Net neutrality takes new twist as Congress appears ready to step in

While Net neutrality rule-making by FCC Chairman Tom Wheeler sputters and spins, some folks on Capitol Hill are reportedly poised to provide much-needed relief.

FCC Chairman Tom Wheeler. CNET

A political battle in Washington, D.C. is heating up as the Federal Communications Commission strongly hints its new Net neutrality rules, which will be voted on next month, will include President Barack Obama's directive to reclassify broadband as a utility.

On Wednesday, FCC chairman Tom Wheeler said during a discussion at the Consumer Electronics Show in Las Vegas the FCC plans to vote February 26 whether to reclassify Internet service providers as common carriers under the Title II of the Communications broadband traffic.

The issue of how broadband traffic should be classified has been a hot button issue in the debate over the Net neutrality. Sometimes referred to as Open Internet, Net neutrality is the principle that Internet service providers give equal access to content and applications without favoring or blocking certain kinds of products or sites.

Large broadband providers, such as AT&T and Verizon, say that reclassifying broadband as a utility will stifle innovation by imposing antiquated telecommunications regulations. Some consumer advocates and content companies, such as Netflix, say reclassifying broadband services as utilities is the only way to ensure that the Internet will give equal treatment to content and sites.

Wheeler declined to elaborate on how the FCC will vote. The FCC's move comes after strong urging from President Obama, who says it will help make the Internet more accessible for users and businesses alike.

The debate over how broadband should be classified has already spurred reactions in Congress, where Democratic and Republican leaders are preparing legislation. In December it was reported that Republican leaders were working on legislation that would prevent Internet service providers from blocking or slowing down Internet traffic or allowing broadband providers to charge content companies, such as Netflix, for priority access to their networks. Such legislation would provide a legal basis for the rules without changing how broadband is classified.

This week, Politico reported that Senate Commerce Committee ranking member Bill Nelson (D-Fla.) has been working on a Net neutrality bill with the committee chairman, John Thune (R-S.D.).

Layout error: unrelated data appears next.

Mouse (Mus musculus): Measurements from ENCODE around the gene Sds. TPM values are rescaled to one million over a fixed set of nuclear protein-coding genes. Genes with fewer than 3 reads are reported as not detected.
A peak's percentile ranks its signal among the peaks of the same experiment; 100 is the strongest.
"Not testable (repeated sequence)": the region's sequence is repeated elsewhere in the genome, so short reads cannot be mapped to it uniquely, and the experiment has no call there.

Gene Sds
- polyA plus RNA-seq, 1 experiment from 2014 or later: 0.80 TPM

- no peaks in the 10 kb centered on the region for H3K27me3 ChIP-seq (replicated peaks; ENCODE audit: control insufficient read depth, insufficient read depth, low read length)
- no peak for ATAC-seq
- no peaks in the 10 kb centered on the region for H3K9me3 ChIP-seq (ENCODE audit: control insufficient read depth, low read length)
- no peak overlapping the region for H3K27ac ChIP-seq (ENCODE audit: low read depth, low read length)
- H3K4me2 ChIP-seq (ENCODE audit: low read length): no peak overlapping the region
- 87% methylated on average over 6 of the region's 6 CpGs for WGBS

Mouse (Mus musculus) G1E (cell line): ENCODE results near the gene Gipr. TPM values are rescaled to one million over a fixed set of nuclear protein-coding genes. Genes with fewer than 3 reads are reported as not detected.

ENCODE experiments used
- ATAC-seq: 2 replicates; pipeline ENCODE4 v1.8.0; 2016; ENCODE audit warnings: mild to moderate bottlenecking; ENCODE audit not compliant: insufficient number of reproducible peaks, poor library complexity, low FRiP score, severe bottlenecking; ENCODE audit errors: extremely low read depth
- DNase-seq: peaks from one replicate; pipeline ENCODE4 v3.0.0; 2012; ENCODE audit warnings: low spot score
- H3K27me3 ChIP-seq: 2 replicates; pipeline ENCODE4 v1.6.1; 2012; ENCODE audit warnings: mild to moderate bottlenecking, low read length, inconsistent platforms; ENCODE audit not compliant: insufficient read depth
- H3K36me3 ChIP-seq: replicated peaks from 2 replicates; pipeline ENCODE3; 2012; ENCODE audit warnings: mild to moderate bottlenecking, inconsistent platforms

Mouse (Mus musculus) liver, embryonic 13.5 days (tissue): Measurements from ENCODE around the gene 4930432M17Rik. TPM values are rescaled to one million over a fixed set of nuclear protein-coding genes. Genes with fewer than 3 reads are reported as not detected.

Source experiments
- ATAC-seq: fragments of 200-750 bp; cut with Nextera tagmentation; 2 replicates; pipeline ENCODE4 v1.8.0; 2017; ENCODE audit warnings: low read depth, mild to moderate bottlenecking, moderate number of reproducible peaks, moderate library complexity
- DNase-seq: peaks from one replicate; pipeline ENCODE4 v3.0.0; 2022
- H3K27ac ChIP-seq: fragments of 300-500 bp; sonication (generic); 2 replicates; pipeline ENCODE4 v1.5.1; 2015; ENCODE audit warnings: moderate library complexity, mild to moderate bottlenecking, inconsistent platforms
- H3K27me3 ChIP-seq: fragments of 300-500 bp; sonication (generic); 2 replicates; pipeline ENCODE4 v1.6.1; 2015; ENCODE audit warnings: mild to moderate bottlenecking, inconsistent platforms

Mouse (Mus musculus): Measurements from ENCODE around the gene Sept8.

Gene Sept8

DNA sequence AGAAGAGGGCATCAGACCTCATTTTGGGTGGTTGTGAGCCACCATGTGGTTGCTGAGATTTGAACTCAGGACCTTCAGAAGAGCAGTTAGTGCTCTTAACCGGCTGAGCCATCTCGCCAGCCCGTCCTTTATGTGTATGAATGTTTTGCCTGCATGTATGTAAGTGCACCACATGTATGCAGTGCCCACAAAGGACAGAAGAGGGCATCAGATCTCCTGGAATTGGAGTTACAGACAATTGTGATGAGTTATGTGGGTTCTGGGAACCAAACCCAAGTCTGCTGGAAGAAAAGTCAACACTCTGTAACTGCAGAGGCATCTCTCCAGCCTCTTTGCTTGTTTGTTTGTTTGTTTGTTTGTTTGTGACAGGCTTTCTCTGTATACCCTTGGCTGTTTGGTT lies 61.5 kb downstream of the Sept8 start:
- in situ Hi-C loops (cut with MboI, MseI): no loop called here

Nelson told Politico that he and Thune had "talked extensively" about a bill that would solve the FCC's Net neutrality problem without transforming ISPs into public utilities, but that the two "don't have any resolution."

Meanwhile, Democrats in the Senate have beaten Republicans to the punch on introducing their own Net neutrality legislation. On Wednesday, they revived a bill that would ban broadband companies from creating a "fast lane" on the Internet. The Online Competition and Consumer Choice Act, was reintroduced by Sen. Patrick Leahy (D-Vt.) and Rep. Doris Matsui (D-Calif.), and has the backing of other prominent Senate Democrats, such as Sen. Al Franken (D-Minn.).

Conflict with Congress?

If either legislation makes it into law, it would pre-empt the FCC's upcoming rule making set for next month. The chairman dodged questions about how he would respond to congressional action that could on the one hand pre-empt an agency rule making while at the same time resolve the nagging problem of regulatory authority once and for all without resorting to the public utility approach.

"We're coming out with the gold standard," Wheeler said. "If Congress wants to come in and say we want to make sure that this approach doesn't get screwed up down the road by some crazy future FCC chairman...." Wheeler did not finish his thought.

Congressional action, however, could do more than simply validate possible agency action. The FCC's lack of authority over broadband ISPs under current law "has been the real issue all along," said University of Pennsylvania Law School professor Christopher Yoo, who spoke earlier in the day at CES's annual Innovation Policy Summit.

The concept of Net neutrality itself, Yoo said, is nowhere near as contentious as the FCC's lack of congressional authority to enact and enforce rules that regulate broadband Internet service in the first place.

Federal courts have twice rejected earlier FCC efforts to regulate ISPs, most recently in January 2014, when the latest round of Net neutrality debates restarted. The rulings found fault not with the rules, however, but rather with the agency's authority to make them.

Wheeler wrote in a blog post soon after the January ruling that the court had finally given the FCC actionable guidance on how to proceed under current law, citing a provision known as Section 706 that gave the FCC authority to promote broadband.

In April, the agency issued a Notice of Proposed Rulemaking to restore the 2010 rules rejected by the court, basing its authority on Section 706.

"[T]he simple fact is that the court has provided a legal roadmap for how we can protect Net neutrality and do so expeditiously," Wheeler wrote in late April. "The recommendation on which we seek comment would result in timely and meaningful Open Internet rules. ... We have been talking about Net neutrality for a decade; it is time to put something in place -- and to do it with dispatch."

The question may soon become not how the FCC will vote, but whether they will wait for Congress to pursue a potential bipartisan compromise.

Stay tuned.

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